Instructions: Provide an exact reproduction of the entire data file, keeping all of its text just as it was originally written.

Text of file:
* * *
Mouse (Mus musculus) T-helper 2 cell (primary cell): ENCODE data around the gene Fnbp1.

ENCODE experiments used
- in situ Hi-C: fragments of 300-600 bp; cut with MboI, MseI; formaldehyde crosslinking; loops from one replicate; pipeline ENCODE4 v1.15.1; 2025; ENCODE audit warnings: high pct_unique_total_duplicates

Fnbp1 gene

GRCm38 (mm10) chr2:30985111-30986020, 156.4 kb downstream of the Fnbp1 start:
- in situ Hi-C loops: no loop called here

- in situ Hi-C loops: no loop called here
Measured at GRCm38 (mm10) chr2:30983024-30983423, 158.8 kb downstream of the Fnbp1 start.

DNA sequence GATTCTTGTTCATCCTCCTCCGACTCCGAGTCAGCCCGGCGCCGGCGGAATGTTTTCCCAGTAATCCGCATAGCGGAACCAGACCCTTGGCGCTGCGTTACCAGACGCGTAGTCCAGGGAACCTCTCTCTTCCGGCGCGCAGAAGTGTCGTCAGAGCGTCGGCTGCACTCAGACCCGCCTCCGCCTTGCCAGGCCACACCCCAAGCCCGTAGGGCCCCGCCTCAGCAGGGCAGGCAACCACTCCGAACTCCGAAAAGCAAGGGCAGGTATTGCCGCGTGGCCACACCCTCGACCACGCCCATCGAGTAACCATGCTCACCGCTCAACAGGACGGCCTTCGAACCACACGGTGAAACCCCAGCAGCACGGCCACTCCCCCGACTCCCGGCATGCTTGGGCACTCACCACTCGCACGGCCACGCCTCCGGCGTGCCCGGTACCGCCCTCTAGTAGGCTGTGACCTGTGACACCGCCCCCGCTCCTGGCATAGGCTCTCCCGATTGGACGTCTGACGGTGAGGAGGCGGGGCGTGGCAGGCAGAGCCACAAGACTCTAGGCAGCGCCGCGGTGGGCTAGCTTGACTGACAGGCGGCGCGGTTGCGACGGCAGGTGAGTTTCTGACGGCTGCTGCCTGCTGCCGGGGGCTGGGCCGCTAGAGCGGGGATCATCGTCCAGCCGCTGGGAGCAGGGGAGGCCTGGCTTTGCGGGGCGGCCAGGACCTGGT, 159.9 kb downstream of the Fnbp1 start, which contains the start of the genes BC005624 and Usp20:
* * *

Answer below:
Mouse (Mus musculus) T-helper 2 cell (primary cell): ENCODE data around the gene Fnbp1.

ENCODE experiments used
- in situ Hi-C: fragments of 300-600 bp; cut with MboI, MseI; formaldehyde crosslinking; loops from one replicate; pipeline ENCODE4 v1.15.1; 2025; ENCODE audit warnings: high pct_unique_total_duplicates

Fnbp1 gene

GRCm38 (mm10) chr2:30985111-30986020, 156.4 kb downstream of the Fnbp1 start:
- in situ Hi-C loops: no loop called here

- in situ Hi-C loops: no loop called here
Measured at GRCm38 (mm10) chr2:30983024-30983423, 158.8 kb downstream of the Fnbp1 start.

DNA sequence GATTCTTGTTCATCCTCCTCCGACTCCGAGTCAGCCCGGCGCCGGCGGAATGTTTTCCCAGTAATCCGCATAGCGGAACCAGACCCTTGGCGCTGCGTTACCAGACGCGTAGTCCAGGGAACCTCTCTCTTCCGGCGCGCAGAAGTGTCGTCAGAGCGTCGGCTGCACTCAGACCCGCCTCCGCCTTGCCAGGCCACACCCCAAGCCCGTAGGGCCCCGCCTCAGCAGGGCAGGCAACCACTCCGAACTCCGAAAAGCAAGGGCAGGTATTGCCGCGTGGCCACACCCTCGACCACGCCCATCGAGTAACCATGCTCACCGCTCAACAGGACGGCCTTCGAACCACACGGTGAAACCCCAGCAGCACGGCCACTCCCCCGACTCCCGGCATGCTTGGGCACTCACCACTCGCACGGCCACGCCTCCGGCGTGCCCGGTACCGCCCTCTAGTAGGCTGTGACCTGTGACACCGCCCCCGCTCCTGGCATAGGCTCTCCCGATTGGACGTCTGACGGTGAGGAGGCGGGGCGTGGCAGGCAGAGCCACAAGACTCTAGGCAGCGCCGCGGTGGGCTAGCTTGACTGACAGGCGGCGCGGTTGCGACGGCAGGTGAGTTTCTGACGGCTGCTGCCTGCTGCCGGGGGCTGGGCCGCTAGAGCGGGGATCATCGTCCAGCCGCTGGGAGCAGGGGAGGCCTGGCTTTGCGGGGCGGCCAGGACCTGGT, 159.9 kb downstream of the Fnbp1 start, which contains the start of the genes BC005624 and Usp20: